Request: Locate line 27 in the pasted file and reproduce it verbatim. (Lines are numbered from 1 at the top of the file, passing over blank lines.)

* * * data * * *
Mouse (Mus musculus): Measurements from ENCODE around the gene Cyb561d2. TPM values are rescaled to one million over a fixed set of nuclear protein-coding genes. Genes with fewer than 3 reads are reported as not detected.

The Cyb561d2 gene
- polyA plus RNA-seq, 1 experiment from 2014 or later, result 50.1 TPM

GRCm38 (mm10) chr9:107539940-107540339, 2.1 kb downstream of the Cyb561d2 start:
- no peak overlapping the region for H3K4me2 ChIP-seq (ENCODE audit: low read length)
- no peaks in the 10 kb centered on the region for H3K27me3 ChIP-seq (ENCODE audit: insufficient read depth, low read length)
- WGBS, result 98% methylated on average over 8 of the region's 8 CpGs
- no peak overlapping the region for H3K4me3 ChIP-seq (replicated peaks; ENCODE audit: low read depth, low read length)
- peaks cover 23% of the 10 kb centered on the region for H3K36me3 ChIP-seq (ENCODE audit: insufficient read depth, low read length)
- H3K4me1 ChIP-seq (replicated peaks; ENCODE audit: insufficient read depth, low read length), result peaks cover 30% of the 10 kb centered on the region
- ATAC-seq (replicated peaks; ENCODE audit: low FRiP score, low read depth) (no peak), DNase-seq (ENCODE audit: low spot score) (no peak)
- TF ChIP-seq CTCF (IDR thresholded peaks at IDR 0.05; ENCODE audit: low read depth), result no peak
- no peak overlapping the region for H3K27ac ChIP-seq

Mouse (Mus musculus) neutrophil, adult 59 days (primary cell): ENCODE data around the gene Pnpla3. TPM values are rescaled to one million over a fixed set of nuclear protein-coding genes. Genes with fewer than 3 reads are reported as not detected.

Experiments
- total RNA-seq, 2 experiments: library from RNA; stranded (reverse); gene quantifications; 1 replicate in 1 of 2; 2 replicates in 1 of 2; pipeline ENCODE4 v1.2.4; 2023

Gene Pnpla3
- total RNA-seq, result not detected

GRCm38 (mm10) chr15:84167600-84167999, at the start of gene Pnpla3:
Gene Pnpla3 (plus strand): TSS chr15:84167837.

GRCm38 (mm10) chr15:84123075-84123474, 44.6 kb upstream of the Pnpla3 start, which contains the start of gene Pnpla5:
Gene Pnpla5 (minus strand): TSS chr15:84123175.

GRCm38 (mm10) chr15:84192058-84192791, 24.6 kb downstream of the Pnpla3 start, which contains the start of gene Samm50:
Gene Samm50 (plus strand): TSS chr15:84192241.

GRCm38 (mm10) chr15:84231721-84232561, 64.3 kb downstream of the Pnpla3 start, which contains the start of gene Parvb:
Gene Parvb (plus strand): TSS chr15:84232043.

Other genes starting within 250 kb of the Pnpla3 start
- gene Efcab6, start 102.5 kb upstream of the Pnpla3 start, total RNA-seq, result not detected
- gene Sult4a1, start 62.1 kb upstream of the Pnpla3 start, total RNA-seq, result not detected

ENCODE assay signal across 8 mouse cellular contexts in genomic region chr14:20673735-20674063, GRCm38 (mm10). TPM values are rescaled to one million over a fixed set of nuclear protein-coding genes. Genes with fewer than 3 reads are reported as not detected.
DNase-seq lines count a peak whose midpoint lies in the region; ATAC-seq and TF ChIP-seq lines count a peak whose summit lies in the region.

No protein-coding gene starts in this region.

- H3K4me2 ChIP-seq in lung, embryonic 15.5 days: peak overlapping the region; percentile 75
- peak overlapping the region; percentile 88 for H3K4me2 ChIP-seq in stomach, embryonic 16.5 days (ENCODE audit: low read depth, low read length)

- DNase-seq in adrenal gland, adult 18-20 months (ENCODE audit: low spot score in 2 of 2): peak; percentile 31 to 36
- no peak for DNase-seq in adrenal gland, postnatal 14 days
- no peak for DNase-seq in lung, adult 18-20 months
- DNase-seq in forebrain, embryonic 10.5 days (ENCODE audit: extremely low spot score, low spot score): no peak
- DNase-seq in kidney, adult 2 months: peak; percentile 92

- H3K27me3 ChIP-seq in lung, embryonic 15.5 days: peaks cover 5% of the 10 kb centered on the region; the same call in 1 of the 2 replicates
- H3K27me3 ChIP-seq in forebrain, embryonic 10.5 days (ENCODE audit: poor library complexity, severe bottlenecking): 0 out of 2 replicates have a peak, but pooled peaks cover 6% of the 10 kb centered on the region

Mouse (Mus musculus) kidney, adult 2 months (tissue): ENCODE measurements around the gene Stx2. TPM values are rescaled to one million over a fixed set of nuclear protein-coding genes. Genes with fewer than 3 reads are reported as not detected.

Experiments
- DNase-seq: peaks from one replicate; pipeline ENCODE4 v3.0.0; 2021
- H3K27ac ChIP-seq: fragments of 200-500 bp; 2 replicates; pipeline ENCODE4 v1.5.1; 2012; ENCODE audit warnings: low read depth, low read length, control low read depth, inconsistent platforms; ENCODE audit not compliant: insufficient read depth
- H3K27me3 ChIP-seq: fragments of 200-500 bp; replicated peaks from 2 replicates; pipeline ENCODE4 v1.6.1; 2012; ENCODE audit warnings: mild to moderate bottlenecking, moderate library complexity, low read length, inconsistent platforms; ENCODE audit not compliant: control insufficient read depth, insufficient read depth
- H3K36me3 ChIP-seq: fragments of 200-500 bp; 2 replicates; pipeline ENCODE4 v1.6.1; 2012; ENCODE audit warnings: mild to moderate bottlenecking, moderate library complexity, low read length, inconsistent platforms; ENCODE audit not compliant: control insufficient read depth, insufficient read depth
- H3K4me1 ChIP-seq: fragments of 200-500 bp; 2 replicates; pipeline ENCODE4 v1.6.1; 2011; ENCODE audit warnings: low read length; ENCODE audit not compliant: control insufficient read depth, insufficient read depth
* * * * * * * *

Other genes starting within 250 kb of the Pnpla3 start